“I don’t care if I never eat a dill pickle again,” said Adam, a few weeks ago.
It might be overload—I’ve gone crazy with the lacto-fermented dill pickles in the recent past. Also: many of my 2011 jars went bad. My best guess is that I was skimping on the salt; nearly every jar I opened over the fall and winter was full of mushy, bad-smelling, heartbreaking, compost-bin-bound pickles.
The experience put me off a bit on my former go-to recipe. This year I vowed to try some new things with cucumbers. One has been this recipe for lacto-fermented bread and butter pickles. I’ve made several batches this year and the kids and I both love them (pro tip: don’t skimp on the honey).
I also wanted to try a nice savory, dilly, garlicky relish. My first batch involved a bit too much salt and ended up taking almost a month to get properly fermented. Second batch, I used a bit less salt, and so far so good.
Fermented dill pickle relish
Several large cucumbers (the ones you let go too long)
8 large garlic cloves, crushed
Dill and/or fennel flowers
2 generous tablespoons sea salt
3 tablespoons liquid whey
Grate the cucumbers until you have about 6 c. grated cucumber. Add other ingredients. The cucumbers will start to reduce as soon as the salt hits. Let sit for a few minutes, then pour off some of the excess liquid. Stuff into a quart-size wide mouth canning jar, making sure there is still enough liquid to cover the mixture as you pack it down.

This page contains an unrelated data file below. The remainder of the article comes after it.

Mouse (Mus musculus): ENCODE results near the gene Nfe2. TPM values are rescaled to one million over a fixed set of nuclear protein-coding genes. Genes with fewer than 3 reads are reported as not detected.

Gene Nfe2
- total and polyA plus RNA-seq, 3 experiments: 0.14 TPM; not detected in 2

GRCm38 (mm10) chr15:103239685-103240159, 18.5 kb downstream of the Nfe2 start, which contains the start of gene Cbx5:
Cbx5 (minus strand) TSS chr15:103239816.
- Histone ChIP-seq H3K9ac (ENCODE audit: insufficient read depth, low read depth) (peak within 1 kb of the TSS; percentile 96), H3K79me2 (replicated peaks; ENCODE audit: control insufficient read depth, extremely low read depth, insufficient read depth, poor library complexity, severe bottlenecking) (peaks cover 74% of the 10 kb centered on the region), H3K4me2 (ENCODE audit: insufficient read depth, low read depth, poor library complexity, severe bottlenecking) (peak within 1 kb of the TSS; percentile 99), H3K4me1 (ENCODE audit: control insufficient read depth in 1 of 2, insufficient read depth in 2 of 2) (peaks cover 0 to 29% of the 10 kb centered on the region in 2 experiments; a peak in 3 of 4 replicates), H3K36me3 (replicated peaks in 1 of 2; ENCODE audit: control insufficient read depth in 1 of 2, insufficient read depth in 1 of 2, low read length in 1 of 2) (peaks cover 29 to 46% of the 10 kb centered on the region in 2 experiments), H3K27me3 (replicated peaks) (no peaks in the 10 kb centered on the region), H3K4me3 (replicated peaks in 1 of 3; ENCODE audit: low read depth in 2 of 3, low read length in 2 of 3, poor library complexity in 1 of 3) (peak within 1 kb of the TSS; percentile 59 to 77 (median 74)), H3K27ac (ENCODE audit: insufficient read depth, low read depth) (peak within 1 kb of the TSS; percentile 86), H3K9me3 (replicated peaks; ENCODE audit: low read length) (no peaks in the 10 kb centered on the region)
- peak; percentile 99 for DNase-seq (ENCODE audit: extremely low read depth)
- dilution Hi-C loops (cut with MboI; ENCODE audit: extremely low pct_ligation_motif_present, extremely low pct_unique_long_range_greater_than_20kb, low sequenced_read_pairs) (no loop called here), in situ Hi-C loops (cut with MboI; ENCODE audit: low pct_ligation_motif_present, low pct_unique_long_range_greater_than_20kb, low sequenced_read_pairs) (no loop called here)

Next, find something to hold the relish down under the surface of the liquid for a few days while it ferments. I like these plastic bulk-section bottles from the co-op, filled with water. On the right is a brand new, bright green batch, and on the left is the batch that is done fermenting. When not being photographed, they rest under a flour sack towel to keep out dust, dog hair, etc.
The cucumbers will continue to reduce down as they ferment, to the point where I actually transferred the finished batch into a pint jar when it was finally ready.
How do you know when it’s ready? Taste it every other day or so. When it stops tasting salty and starts tasting complex and dilly and garlicky and wonderful, it’s done. Put a regular canning lid on it and store it in the refrigerator. It should keep for a good 4-6 months, but let your nose and your taste buds be your guide on that.
I had some atop a Ukrainian sausage from Seward Co-op today and it was heavenly.